The Rasmussen Report (http://tinyurl.com/2lja5e) update gives us a pretty good idea of what states will count in the upcoming presidential election. Certain states, like New York (Obama) and Alabama (McCain) are pretty much decided and only a shocking event (like a mental breakdown by one candidate or the other) will change that. The report calculates that Obama now has 185 and McCain 174 electorial votes from these decided states. What is left is 179 electorial votes from 14 states.
Of the 15 states in play, the Democrats won six of them last time: New Hampshire (4), Pennsylvania (21), Michigan (17), Wisconsin (10), and Minnesota (10) for a total of 61 electorial votes. The republicans won nine of them: Colorado (9), Nevada (5), New Mexico (5), Ohio (20), Virginia (13), Iowa (7), Florida (27), Missouri (11), and North Carolina (15) for a total of 112 electorial votes.
Of the 173 total electorial votes now up for grabs, Obama needs to win 85 to get to 270 to win.
The latest Rasmussen poll shows Obama winning Minnesota by 13 points. That pretty much puts it into the safe category for Obama. So, he really needs 75 out of 163 electorial votes in the remaining 14 states.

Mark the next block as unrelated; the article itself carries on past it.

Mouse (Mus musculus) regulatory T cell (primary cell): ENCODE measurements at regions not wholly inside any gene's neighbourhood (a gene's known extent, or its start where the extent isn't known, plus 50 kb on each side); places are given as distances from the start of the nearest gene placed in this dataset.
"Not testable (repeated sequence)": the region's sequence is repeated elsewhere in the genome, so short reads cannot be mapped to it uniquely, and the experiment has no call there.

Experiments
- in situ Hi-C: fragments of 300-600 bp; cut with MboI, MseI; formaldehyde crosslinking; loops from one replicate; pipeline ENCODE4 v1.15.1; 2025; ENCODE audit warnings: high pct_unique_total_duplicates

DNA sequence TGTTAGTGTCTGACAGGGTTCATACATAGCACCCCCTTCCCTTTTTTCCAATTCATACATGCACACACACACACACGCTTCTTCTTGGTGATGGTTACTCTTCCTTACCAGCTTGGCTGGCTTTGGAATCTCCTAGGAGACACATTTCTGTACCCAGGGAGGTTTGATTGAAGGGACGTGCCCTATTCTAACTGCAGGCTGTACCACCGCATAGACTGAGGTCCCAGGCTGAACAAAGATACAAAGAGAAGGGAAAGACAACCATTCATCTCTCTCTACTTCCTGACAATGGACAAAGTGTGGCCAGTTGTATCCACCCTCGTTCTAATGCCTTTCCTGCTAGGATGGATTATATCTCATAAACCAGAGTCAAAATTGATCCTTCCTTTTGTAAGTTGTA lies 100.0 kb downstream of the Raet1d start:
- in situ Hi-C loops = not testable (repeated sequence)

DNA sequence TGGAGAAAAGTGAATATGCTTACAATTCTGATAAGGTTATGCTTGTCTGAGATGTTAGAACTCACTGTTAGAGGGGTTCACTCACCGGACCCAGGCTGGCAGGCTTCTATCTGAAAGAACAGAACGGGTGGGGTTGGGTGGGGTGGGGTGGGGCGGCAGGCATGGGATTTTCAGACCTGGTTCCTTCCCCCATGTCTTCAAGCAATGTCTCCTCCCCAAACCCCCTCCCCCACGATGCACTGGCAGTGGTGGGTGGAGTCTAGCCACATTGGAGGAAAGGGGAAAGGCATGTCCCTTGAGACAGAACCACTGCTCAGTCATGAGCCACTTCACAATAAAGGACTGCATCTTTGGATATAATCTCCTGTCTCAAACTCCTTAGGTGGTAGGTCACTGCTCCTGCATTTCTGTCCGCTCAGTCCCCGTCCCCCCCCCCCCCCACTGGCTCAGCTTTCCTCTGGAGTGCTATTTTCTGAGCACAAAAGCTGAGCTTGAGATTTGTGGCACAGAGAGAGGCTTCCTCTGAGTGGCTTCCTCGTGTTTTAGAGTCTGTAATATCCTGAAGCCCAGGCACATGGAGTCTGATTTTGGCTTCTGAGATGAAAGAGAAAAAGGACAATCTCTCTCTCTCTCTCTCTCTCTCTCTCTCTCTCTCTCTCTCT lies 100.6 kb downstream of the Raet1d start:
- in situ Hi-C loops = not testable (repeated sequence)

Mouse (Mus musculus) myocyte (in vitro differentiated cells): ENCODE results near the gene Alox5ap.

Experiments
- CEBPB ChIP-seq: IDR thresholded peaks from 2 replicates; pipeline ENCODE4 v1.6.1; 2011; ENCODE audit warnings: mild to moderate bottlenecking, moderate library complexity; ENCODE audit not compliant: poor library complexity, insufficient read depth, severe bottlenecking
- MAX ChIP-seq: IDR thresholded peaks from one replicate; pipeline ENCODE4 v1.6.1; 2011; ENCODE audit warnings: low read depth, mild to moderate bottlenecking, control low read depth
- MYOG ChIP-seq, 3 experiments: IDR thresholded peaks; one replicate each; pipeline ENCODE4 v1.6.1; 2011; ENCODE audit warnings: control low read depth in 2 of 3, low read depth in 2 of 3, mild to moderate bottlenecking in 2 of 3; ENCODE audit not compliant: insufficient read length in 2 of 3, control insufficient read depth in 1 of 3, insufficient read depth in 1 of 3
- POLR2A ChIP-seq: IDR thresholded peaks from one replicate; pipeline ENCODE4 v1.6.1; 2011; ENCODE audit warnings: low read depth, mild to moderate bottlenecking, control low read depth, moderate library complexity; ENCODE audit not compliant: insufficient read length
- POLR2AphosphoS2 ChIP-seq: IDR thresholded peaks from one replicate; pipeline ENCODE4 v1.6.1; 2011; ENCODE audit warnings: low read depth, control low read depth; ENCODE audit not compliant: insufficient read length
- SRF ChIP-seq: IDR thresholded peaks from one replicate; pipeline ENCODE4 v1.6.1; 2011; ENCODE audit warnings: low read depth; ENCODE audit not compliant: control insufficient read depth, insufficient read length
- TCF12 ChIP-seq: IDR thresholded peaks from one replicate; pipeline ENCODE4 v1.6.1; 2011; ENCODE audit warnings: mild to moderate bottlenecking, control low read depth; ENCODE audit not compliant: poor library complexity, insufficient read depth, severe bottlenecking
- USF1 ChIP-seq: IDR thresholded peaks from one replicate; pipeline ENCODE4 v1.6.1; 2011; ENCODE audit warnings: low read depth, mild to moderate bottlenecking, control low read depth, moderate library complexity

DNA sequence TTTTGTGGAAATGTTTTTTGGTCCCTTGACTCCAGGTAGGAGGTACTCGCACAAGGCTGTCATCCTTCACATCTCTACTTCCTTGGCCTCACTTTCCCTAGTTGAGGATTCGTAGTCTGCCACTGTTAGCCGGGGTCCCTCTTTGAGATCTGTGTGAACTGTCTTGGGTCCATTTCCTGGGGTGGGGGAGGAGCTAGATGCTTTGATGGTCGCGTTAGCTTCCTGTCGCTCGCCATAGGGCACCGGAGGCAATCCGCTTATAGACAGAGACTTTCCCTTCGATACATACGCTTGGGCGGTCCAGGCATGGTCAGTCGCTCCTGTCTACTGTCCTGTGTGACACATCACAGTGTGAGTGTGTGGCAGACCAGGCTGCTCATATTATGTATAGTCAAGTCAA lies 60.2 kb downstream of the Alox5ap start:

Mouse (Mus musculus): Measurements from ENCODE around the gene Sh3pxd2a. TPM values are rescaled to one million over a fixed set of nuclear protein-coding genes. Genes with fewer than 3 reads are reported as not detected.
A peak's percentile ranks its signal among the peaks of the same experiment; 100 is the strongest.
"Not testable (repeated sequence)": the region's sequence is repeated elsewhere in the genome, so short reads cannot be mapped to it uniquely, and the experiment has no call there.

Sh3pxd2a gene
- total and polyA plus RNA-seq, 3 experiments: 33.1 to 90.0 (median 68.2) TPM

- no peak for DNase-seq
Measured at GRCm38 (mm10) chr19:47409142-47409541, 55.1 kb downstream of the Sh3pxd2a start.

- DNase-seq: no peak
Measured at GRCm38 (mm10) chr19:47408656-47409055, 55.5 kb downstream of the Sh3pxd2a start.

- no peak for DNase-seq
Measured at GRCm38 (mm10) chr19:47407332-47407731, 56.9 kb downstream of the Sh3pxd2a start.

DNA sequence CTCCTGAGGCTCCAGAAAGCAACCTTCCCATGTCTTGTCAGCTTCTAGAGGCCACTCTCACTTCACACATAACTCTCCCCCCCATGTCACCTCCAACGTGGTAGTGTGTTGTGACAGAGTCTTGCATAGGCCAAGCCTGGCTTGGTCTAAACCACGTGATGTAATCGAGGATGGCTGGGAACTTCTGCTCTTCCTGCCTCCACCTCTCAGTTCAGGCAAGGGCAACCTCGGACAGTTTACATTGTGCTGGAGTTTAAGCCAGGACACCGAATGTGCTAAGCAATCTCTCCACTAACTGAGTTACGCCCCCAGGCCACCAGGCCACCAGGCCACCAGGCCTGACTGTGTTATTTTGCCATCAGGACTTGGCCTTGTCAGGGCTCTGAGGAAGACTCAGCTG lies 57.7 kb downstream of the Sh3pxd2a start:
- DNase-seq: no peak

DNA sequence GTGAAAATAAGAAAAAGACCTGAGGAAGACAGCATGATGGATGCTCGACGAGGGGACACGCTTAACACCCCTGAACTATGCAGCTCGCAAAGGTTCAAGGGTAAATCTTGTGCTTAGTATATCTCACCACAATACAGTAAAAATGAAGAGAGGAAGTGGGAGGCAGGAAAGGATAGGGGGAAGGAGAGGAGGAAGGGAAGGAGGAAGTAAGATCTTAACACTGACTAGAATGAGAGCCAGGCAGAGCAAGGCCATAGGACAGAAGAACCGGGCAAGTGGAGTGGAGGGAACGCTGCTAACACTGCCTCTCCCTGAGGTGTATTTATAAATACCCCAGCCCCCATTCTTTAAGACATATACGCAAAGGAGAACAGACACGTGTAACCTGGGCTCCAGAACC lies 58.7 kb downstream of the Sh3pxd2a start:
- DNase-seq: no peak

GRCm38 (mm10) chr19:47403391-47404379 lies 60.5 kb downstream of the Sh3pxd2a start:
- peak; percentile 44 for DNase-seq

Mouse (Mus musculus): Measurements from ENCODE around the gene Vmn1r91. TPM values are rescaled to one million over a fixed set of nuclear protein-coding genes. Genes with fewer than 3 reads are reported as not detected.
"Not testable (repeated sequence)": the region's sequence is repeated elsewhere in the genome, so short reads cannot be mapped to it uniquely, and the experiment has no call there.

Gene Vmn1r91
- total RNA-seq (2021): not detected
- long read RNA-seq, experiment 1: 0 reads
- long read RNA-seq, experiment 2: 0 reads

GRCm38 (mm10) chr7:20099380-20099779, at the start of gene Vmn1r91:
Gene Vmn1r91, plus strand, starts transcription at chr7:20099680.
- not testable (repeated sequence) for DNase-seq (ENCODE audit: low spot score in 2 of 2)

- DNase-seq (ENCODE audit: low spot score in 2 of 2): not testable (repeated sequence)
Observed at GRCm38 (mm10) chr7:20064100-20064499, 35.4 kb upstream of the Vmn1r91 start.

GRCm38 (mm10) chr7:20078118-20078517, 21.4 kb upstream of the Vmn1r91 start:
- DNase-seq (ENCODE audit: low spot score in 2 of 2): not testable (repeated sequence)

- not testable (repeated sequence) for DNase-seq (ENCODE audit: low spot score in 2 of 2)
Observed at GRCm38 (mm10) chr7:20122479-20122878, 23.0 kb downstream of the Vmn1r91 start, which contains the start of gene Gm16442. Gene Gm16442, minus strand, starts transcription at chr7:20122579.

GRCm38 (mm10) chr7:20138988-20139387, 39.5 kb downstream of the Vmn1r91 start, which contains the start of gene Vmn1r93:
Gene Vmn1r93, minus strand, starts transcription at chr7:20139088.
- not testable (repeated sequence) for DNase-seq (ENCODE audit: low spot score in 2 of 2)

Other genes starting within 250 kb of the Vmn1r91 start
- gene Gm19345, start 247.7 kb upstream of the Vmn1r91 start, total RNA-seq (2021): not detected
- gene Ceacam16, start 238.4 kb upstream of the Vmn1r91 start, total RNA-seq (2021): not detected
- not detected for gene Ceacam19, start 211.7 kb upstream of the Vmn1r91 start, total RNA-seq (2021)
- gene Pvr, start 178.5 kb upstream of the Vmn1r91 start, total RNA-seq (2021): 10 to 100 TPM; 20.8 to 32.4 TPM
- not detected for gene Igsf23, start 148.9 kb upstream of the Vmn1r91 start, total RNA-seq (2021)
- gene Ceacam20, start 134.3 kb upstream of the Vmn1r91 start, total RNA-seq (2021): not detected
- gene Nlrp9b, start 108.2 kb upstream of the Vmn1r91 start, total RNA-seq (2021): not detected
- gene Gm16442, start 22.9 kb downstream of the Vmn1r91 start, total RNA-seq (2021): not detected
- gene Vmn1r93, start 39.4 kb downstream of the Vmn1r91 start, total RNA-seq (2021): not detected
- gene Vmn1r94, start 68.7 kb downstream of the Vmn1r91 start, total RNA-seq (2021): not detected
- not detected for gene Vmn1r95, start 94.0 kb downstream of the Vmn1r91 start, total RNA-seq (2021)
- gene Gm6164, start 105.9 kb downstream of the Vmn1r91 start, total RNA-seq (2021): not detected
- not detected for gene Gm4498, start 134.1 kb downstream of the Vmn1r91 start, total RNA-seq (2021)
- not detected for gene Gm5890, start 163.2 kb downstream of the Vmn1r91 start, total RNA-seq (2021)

Here is the percentage by which each in-play state was won in the 2004 election: States for Kerry; Wisconsin (.5), New Hampshire (1.7), Pennsylvania (2.2), Michigan (3.4). States for Bush; Iowa (.9), New Mexico (1.1), Ohio (2.5), Nevada (2.6), Florida (5), Colorado (6.2), Missouri (7.3), Virginia (8.7), North Carolina (12.4).
Obama may be able to defend New Hampshire (4), Pennsylvania (21) and Michigan (17) and Wisconsin (10) for 51 of the 75 votes he needs. He is leading slightly by 2 or 3 points in the most recent state polls and it is hard to believe that after four more years of Bush, any of these states will turn from the Democratic column into the Republican column. Polls in Colorado (9), New Mexico (5), and Iowa (7) show him 6 or more points ahead. This gives him another 22 votes, or 73 out of the 75 he needs. This means that Obama needs to win just one of the following states to become president: Ohio, Florida, Nevada, Missouri, Virginia, or North Carolina.
The latest polls in these states show, Florida (McCain 10%), Nevada (McCain 6%), Virginia, (McCain 3%), North Carolina (McCain 2%), Ohio (McCain by 1%) Missouri, (Obama 1%).
While the coming presidential campaigns will be fought fiercely in all 14 of the in-play states, one may guess that everything is going to boil down to Nevada, Virginia, North Carolina, Ohio and Missouri. It is quite likely that both vice-presidential candidates will come from these five states.